This past weekend, while in Texas on business, I also attended my high school reunion. It was a modest celebration at the local Knights of Columbus hall on Saturday night. There was barbecue, classic rock, and, fortunately, name tags. Other than the observation that all of those people have somehow gotten old, I am pretty much at a loss for any particularly “deep thoughts” with respect to the Chester W. Nimitz High School class of 1978. I had a very nice time. Simply, it was fun to see some of my old friends again and swap a story or two. Most of them I had not seen since our graduation, although I have had some sporadic correspondence with a few in the intervening years. I even enjoyed good conversation with people to whom, even in high school, I had not been especially close to.
Turns out, it is very hard to convey in one 15-minute conversation all of the life that you have seen in the past 30 years, even to someone who is genuinely interested. And, even when you are interested in hearing what their life is all about, you realize as you listen that you are only getting the AM radio version of a 60-second trailer to an epic movie that was itself an adaptation of a richly written ten-volume historical novel series transcribed from a language you dimly remember but no longer actually speak. (How’s that for a torturous metaphor?) That’s not to say that what is said is not meaningful or appreciated, because it is. But it is inadequate, incomplete. And it must ever be.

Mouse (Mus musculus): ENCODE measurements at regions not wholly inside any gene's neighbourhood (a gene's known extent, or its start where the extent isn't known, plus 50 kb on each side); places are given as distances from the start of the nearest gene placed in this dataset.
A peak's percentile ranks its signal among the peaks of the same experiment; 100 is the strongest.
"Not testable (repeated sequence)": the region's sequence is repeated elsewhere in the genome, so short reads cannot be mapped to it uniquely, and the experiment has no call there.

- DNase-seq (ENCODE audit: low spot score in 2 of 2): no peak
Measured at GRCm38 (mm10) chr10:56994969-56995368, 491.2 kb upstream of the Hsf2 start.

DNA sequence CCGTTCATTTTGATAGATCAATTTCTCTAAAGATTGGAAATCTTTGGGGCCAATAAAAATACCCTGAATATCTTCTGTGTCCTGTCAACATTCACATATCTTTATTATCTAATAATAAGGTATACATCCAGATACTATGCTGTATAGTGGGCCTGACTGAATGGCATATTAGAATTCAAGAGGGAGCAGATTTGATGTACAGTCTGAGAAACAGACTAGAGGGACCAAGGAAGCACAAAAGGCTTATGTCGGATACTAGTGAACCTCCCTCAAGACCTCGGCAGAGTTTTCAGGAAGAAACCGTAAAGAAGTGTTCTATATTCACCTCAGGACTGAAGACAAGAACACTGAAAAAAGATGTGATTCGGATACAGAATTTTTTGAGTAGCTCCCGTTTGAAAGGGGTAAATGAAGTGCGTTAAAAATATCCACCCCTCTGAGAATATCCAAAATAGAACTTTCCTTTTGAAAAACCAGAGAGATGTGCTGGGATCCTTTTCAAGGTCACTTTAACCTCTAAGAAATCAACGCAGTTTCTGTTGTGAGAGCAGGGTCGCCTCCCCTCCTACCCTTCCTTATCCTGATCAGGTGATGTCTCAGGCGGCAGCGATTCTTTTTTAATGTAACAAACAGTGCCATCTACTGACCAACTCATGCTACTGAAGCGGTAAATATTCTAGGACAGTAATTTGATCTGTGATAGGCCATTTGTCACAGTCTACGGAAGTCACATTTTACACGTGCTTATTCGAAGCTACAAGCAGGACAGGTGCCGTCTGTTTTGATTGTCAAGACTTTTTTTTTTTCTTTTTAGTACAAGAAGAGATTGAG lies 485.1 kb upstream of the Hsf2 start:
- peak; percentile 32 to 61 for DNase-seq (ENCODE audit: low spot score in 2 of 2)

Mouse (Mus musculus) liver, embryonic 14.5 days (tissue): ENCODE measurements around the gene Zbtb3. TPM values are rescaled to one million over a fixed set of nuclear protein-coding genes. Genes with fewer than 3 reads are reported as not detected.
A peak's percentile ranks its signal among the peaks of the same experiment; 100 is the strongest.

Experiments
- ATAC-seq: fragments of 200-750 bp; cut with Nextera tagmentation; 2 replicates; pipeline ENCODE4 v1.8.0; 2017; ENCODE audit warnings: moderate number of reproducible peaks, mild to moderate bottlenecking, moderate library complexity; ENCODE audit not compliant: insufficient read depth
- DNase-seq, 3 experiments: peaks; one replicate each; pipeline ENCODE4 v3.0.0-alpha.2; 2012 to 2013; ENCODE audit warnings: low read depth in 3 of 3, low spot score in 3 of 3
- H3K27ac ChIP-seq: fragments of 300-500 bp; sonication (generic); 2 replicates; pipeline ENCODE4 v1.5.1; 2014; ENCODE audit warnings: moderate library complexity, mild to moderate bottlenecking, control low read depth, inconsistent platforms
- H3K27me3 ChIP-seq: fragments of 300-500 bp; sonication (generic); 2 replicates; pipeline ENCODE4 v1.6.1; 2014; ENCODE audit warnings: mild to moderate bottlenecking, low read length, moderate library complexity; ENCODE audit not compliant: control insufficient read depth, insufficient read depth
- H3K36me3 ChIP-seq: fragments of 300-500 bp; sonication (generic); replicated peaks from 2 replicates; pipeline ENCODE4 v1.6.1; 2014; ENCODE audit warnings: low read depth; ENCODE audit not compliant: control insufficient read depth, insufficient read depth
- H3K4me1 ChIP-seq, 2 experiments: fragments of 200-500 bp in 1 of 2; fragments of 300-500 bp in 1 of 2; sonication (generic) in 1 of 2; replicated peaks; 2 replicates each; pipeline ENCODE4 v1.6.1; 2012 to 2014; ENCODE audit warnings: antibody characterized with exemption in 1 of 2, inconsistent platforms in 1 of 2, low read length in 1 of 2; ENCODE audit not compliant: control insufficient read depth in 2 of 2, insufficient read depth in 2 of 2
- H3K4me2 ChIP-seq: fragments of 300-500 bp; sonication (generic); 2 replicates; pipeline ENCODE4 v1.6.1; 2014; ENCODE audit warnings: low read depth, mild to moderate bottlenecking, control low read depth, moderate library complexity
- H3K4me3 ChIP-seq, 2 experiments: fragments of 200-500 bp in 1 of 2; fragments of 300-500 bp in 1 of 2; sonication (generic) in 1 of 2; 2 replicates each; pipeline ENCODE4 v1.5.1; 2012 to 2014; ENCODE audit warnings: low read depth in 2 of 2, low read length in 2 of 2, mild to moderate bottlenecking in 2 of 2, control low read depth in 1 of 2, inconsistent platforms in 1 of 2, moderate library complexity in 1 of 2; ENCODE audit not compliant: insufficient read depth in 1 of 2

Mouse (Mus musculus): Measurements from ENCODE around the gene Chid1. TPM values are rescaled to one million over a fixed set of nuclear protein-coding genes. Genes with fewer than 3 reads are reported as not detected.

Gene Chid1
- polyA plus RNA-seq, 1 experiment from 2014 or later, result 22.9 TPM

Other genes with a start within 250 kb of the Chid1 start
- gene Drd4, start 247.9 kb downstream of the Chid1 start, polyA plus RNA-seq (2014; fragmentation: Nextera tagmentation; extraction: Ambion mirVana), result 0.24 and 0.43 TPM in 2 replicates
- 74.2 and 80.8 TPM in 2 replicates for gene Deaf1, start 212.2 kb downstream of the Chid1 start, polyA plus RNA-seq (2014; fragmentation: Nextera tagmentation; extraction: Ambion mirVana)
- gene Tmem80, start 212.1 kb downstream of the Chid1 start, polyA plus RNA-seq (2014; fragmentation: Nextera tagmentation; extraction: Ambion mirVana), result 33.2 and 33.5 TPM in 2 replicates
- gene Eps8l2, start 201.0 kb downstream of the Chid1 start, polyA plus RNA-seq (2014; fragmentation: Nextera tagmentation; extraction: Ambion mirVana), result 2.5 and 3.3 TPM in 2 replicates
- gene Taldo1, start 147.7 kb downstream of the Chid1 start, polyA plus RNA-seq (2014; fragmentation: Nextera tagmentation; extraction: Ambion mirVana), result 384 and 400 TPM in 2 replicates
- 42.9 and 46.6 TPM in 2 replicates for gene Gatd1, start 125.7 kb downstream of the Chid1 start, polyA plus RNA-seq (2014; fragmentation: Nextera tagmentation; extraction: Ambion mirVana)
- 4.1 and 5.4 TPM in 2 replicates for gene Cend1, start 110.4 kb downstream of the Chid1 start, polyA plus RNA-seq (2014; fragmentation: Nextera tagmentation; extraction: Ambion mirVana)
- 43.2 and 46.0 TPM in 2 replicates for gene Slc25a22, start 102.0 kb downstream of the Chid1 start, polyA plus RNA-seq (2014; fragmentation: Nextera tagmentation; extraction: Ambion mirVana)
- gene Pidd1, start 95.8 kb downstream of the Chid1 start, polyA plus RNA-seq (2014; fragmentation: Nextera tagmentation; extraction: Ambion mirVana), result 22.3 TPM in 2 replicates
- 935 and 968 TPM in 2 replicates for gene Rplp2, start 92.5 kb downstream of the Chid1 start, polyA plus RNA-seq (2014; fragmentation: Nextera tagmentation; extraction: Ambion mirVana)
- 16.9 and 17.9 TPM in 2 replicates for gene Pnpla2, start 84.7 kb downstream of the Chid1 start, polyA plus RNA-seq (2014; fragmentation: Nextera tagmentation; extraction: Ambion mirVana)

For example, one of the things that happens is that everyone stands around and wonders aloud about the people who aren’t there. “Whatever happened to James? And what was his sister’s name?” That’s kind of an interesting thread but it, too, either leads to a dead end or to a place that just kind of trails off into the hills, uncertain and unknowable.
I was saddened to hear about those who had died, grieved to hear of the stories of broken marriages, disappointing careers, ill health, poor choices, and difficult trials. But I was also glad, genuinely happy, to hear of the long, happy marriages and the stories of success and fulfillment, of going back to college for a new career, of surviving the death of a spouse, and of building a rich family life on a bedrock of faith and unflagging love.
It is likely I’ll never see most of those people again, I suppose. Some I will undoubtedly see on the other side and I look forward to that, too.
More than anything else, I came away with a greater sense of appreciation for my own family and a deep, strong affirmation that God is in control of it all.